Writer and curator Peter Wakelin reveals the brilliant work of one of Wale’s best kept secrets, the late Roger Cecil.
ROGER CECIL M.A. (1942-2015)
Roger Cecil has been described as one of the greatest artists Wales has produced, but on the only occasion he ever made headlines it was not for his art.
In February 2015 the police issued an appeal after a 72-year-old man suffering from Alzheimer’s went missing from a hospital in Newport. Searches involved a helicopter and 50 police officers with dogs. It was only two days later, when a body was found in a field near Cwmbran, that Roger Cecil’s standing as an artist came to light.
The subsequent inquest found he had died of hypothermia while trying to walk the 16 miles from Newport to his home in Abertillery through a winter night.
Why wasn’t Roger Cecil better known? Many fellow artists and enthusiastic collectors hugely admired his work, not just in Wales but in London, where he showed quietly in commercial galleries from the late 1980s onwards. The artist Mary Lloyd Jones said in 2008, ‘I would rate him as one of the best painters in Britain, or even anywhere.’ Andrew Green, former National Librarian of Wales, called him a painter of ‘exceptional and uncompromising talent.’
Updated, c. 1990. Pencil on paper, 25x19cm
Part of what made him a ‘secret’ artist was his own attitude to painting. He liked to do it entirely on his own terms, not thinking about exhibitions or galleries or groups. He showed his independence of mind early on, when he was awarded a prestigious scholarship at the Royal College of Art in London but walked out on it because he didn’t want to be influenced.
Roger Cecil was born in 1942 at Abertillery in the valley of the Ebbw Fach. His father was a collier and his mother looked after their four children. He was to live in the same house his whole life. He decided to be an artist when he was just 10.
Like many dyslexics at the time, he failed the 11-plus and was relegated to the secondary modern system. But at the age of 14 he passed the entrance exam to Newport College of Art, where he progressed from O-level to specialise in illustration. In the National Design Diploma exams of 1963 it was said that he scored the highest marks in the country. He then won his scholarship to the Royal College of Art.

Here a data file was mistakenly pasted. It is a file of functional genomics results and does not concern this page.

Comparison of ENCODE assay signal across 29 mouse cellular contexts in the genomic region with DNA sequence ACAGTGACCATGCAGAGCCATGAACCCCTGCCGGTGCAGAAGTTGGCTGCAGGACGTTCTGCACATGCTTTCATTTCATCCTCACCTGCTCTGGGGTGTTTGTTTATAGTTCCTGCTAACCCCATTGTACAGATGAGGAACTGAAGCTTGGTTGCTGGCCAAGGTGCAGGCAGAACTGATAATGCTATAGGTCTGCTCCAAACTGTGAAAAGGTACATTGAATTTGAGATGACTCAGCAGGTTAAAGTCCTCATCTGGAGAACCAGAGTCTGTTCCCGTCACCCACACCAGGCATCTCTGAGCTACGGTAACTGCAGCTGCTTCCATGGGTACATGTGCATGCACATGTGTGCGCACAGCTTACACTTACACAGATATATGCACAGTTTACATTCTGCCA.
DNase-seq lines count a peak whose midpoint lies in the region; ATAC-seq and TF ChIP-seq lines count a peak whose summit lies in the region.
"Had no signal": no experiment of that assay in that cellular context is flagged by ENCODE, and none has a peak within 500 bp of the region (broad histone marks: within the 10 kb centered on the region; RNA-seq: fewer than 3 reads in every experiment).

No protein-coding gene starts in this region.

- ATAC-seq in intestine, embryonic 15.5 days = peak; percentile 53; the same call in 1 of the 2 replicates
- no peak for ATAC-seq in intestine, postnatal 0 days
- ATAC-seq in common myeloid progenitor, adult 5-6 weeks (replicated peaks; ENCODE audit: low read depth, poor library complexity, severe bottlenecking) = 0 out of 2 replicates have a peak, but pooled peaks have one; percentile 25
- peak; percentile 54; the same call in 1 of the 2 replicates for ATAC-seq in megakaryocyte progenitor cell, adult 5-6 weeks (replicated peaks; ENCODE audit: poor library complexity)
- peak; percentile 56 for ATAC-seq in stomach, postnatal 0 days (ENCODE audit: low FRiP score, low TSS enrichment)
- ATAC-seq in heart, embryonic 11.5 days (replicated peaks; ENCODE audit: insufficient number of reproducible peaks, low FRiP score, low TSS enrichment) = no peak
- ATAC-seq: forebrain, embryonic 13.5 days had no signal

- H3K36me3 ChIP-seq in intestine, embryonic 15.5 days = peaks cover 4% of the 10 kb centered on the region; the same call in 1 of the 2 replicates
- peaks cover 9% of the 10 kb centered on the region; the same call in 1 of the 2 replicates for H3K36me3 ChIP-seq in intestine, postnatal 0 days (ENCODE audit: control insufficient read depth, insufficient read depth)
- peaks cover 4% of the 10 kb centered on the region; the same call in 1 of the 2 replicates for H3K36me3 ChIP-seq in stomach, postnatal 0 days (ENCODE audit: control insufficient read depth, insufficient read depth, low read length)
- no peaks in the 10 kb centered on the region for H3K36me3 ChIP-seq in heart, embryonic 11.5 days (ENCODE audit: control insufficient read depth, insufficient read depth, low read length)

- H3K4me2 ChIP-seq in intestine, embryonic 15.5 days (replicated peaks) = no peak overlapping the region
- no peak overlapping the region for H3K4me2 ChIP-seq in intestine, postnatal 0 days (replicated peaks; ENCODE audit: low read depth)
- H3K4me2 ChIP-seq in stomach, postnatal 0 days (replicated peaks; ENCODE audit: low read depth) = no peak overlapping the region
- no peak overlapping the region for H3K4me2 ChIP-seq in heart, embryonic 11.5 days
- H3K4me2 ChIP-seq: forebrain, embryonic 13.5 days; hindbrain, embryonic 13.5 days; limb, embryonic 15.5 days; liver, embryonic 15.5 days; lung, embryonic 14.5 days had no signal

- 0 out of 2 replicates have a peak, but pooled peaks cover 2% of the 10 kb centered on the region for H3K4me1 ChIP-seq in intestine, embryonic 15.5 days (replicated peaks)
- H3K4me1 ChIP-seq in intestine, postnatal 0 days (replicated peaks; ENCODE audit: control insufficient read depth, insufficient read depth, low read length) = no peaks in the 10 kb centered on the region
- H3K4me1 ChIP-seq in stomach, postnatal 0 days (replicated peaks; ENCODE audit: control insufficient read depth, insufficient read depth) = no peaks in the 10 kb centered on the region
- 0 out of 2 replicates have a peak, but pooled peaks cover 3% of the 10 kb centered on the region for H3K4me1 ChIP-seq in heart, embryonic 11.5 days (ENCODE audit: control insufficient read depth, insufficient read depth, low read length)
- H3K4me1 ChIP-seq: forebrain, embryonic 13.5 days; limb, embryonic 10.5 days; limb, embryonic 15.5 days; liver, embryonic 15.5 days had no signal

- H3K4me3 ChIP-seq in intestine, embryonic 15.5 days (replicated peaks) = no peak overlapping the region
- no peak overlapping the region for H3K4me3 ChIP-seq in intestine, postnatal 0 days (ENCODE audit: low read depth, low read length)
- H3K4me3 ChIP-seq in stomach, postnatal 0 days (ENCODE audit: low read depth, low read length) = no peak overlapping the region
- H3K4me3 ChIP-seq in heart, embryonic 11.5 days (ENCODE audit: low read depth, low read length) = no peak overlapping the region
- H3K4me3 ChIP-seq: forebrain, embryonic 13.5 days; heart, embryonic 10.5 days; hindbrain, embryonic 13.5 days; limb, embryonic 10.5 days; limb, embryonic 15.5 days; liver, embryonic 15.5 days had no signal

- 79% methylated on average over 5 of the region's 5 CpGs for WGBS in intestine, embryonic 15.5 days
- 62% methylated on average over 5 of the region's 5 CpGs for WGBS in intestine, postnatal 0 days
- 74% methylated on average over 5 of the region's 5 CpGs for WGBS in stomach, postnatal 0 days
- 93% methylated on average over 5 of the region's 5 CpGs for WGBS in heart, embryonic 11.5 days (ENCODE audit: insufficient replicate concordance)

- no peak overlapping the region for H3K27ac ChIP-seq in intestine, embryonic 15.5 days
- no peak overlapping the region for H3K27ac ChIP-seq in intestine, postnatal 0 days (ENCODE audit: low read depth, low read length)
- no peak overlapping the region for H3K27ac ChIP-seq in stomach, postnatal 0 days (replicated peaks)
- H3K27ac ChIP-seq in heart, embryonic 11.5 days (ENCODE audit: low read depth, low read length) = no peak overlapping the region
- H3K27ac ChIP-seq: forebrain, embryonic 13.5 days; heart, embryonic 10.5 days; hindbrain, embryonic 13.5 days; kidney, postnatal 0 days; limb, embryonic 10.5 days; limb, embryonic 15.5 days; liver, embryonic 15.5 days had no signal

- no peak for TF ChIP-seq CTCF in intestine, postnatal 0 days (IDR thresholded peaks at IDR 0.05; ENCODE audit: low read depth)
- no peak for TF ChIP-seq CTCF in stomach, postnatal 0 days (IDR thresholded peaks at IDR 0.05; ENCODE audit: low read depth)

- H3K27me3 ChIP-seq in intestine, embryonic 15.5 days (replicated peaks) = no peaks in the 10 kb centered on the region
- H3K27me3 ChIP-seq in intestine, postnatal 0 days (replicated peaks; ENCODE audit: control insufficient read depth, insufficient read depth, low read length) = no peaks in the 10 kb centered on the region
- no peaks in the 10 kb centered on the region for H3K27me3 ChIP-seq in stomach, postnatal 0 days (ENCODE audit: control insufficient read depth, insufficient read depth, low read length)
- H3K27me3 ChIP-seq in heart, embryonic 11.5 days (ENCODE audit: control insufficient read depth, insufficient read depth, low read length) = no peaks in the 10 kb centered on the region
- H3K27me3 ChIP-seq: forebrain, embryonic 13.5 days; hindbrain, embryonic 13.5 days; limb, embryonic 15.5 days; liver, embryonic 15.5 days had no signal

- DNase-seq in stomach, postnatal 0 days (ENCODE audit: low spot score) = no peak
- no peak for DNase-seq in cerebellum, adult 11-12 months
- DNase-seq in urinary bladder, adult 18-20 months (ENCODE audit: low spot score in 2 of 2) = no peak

It was a shock to everyone when he abandoned his studies in London to come back to Abertillery. Extraordinarily, the BBC made a film about his decision in 1964, in a series about turning points in people’s lives. He was a grave, thoughtful, 21-year-old, who worked as a labourer and open-cast miner to pay his way at home and afford art materials. He said he didn’t want his paintings to be like those of the other students or tutors. He wanted, he said, to ‘do the painting my way, and the way I felt it’.
Pit top I
Updated, c. 1975. Mixed media on paper, 62x51cm
National Library of Wales
Already by 1964 he was producing paintings in his distinctive abstract style. They were so coded and layered with meanings as to be mystical. His starting points were most often his scarred mining valley at Abertillery and the mountains across which he liked to walk, sometimes as far as the Brecon Beacons. Later he became interested in the human figure, often merging bodies with the landscape, and responded to African art and the inhumanity of the slave trade.
Even though their subject matter is so hidden and mysterious, his paintings possess a magnetic quality that draws people in. This comes from his extraordinary sense of colour and form, and especially from the compelling surfaces he created. He would build up layers, rub them back, polish them and buff them to a sheen, often using household materials like boot polish and Zebo grate blacking. He would scratch, cut or punch these surfaces to create moving, evocative effects.
Roger Cecil is a major artist who has been a secret too long. It is time for Wales and the world to discover him.
A thousand butterfly kisses for Angharad
Updated, c. 1985. Oil on canvas, 25x20cm